Wednesday, March 12, 2014

1930 Stop-Motion Film: "The Tale of the Fox"

(Link to short teaser video "Miaou Song")
One of the landmark early stop-motion films was called "The Tale of the Fox" (Le Roman de Renard) by Ladislas Starevitch, a Russian immigrant of Polish descent, living in France after the Soviet revolution. This teaser gives a sampling of the style of animation (note the lioness breathing at 1:57). The technique uses posable animal puppets in elaborately constructed sets, shot on film one frame at a time, with no ability to review footage until it was processed.

The feature-length film is usually listed with three different release dates: 1930, 1937, and 1941. This is because various versions of the soundtrack were added and changed during the thirties. By the time the full fledged version was available in wartime, its reception was overwhelmed by events in Europe. The film took ten years to make, and was mostly created by Starevitch and his wife.

The basic animation was completed three years before King Kong and seven years before Disney's Snow White, which often gets wrongly credited as the first animated feature. According to Steven Cavalier in The World History of Animation, it was “more fluid than the more celebrated King Kong released three years later."

(Direct link to video, part 1)
Here's the first part of the full feature on YouTube. The stop motion puppets are beautifully constructed. I presume they used fur and fabric and latex skins over what must be fairly sophisticated metal armatures. He also used some real animal bones and feathers—not surprising, since some of his first stop motion work was done with dead insects.

I'm struck by the skillful timing and personality of the character animation, considering that there was little precedent for such artistry at the time.

(Continuing with Part 2 of 6)
(Part 3 of 6) Don't miss the "angel rabbits" at 1:22, and the hand-held camera effects during a dance sequence at 7:05.


Pierre Fontaine said...

I don't have time to watch the entire film but did watch the first clip and noticed something remarkable. The scene with the lioness sewing uses motion blur to smooth out the quick upward pull of her arm. I'm not certain how this could have been achieved in stop motion.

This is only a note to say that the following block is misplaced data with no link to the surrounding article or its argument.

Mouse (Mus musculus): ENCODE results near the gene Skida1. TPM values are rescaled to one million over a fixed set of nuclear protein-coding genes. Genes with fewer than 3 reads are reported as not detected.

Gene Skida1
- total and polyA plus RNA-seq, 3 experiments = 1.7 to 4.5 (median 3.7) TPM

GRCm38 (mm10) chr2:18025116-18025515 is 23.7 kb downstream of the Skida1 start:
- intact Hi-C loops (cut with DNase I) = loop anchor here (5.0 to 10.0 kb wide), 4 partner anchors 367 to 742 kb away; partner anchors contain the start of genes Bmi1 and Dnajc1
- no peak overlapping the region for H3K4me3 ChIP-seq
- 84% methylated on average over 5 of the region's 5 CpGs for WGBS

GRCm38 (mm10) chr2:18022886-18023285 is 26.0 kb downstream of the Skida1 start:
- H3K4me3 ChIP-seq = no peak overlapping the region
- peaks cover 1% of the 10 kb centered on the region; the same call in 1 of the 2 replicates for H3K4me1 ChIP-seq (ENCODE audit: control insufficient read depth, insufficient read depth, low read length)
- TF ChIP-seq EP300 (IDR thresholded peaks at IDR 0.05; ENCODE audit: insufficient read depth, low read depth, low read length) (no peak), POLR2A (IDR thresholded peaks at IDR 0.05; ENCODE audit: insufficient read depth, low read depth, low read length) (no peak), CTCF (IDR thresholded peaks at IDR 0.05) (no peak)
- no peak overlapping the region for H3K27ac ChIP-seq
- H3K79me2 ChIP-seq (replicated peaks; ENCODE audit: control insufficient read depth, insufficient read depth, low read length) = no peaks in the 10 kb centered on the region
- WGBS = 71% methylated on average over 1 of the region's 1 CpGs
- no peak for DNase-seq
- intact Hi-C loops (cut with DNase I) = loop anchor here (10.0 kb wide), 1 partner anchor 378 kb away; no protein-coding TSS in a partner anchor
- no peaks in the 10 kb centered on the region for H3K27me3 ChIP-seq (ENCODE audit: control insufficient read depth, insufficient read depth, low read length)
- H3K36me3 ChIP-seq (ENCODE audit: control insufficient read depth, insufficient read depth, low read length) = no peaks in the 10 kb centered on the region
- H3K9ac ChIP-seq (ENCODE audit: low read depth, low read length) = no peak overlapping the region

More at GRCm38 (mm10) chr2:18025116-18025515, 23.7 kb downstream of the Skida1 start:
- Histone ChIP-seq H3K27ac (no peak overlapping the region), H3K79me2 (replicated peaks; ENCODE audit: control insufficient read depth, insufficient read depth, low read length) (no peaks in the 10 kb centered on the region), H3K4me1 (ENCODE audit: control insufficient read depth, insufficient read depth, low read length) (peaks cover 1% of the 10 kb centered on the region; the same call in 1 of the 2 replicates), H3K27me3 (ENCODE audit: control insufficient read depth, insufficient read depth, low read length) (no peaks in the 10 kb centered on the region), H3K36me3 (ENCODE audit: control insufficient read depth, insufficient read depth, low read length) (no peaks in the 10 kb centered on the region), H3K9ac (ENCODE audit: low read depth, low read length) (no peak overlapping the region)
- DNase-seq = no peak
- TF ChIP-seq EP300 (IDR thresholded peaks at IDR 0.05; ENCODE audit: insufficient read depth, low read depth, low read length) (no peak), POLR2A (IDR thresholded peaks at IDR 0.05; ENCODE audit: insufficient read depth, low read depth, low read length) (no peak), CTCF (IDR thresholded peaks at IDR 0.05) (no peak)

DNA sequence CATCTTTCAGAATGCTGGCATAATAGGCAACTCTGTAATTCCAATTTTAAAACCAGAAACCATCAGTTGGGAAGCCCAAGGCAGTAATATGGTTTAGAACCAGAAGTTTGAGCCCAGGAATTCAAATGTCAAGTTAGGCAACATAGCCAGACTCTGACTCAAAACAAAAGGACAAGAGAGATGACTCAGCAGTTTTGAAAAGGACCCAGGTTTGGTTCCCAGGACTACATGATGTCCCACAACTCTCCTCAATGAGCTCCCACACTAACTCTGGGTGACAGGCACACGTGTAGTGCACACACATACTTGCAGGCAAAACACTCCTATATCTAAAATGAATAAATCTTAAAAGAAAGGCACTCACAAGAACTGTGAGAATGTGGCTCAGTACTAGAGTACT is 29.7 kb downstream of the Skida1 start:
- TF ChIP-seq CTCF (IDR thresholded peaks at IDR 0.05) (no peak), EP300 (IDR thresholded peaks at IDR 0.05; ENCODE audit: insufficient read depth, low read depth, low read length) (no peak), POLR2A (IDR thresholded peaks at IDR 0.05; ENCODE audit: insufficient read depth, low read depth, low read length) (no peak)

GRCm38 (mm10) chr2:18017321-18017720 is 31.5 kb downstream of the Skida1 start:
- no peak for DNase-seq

Either the model was manipulated in real time for the brief moments that the arm blurs, they used multiple exposures to blur the arm on a single frame or they used vaseline on glass mounted in front of the lens to blur the arm motion.

I look forward to watching the rest of this later today when I'm back at home.

Thanks for posting. I looks truly remarkable!

Salty Pumpkin Studio said...

Thank you
Fascinating videos. The movement is more sophisticated than I expected.

Ana said...

thanks so much for posting. huge stop motion fan.

Brett W. McCoy said...

"Prince Achmed" is an animated feature even older than this one! It was done with cutout silhouettes, a variety of stop-motion, and is very beautiful also.

Joel Fletcher said...

Thanks for sharing this story James. The stop-motion animation of Starevitch was amazingly sophisticated for its time. The actual stop-motion technique was being invented by genius artists like Starevitch, literally making it up as they went along. As has been noted here and by other animation historians, he even went the extra mile by using breathing mechanisms and blurring techniques. The Tale of the Fox, and his other films, were truly an astounding blend of art and science.